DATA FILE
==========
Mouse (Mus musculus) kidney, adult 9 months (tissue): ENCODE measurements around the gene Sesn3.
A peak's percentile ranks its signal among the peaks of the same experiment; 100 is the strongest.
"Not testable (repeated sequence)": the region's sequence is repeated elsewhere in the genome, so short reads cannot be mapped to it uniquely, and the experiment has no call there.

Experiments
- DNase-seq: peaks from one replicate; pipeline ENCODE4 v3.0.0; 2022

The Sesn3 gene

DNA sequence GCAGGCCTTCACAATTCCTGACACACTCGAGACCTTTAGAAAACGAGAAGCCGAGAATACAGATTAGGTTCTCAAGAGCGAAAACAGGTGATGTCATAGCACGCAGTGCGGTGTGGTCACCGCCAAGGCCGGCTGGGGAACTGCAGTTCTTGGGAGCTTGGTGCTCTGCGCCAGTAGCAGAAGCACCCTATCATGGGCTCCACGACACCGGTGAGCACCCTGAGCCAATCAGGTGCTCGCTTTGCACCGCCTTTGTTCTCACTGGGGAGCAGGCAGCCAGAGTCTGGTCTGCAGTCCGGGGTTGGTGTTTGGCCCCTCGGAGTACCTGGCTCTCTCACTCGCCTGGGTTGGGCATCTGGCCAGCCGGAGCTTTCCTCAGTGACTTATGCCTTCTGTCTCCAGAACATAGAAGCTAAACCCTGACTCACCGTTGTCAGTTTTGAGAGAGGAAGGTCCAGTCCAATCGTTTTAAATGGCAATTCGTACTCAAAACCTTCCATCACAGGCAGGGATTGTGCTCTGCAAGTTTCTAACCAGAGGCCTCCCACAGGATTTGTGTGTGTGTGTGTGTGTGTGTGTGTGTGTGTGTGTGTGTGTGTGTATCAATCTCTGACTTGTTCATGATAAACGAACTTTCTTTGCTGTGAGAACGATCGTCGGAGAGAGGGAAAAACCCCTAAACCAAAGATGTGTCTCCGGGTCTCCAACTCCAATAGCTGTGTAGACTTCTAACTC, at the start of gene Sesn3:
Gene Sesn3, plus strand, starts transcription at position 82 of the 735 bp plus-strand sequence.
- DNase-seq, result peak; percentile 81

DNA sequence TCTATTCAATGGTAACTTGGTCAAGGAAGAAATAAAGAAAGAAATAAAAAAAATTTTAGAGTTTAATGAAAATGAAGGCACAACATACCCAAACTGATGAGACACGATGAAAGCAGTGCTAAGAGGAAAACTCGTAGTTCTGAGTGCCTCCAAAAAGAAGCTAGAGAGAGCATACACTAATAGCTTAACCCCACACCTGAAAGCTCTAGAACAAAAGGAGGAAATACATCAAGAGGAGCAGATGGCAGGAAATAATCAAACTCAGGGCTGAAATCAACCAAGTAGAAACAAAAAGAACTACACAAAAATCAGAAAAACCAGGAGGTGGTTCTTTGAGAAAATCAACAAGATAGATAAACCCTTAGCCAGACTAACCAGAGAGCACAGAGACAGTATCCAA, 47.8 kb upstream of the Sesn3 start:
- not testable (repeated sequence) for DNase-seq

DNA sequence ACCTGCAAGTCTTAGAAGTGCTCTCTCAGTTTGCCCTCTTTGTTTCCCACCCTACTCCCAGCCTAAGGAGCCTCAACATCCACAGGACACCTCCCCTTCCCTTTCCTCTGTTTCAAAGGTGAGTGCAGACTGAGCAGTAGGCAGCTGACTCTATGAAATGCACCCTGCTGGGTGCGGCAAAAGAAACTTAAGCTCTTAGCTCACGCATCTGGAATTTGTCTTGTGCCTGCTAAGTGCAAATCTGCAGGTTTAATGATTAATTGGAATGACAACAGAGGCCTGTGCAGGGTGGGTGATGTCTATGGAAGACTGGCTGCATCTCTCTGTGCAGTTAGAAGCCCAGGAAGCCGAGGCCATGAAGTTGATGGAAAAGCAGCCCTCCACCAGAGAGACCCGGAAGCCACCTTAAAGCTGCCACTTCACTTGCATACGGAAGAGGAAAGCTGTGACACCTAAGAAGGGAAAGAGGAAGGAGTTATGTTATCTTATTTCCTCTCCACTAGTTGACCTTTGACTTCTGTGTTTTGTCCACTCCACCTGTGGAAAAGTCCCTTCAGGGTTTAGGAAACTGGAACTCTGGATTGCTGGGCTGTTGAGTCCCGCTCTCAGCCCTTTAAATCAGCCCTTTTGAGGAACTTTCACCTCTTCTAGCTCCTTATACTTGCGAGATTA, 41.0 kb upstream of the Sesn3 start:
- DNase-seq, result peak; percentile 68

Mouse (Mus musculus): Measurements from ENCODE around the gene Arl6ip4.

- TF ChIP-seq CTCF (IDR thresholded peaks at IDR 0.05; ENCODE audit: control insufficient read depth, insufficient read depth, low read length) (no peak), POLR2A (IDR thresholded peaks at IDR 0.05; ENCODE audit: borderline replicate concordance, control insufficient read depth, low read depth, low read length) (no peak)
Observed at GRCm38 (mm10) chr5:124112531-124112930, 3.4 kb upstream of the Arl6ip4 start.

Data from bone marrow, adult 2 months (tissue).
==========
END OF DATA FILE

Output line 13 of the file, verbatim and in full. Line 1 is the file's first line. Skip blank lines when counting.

- DNase-seq, result peak; percentile 68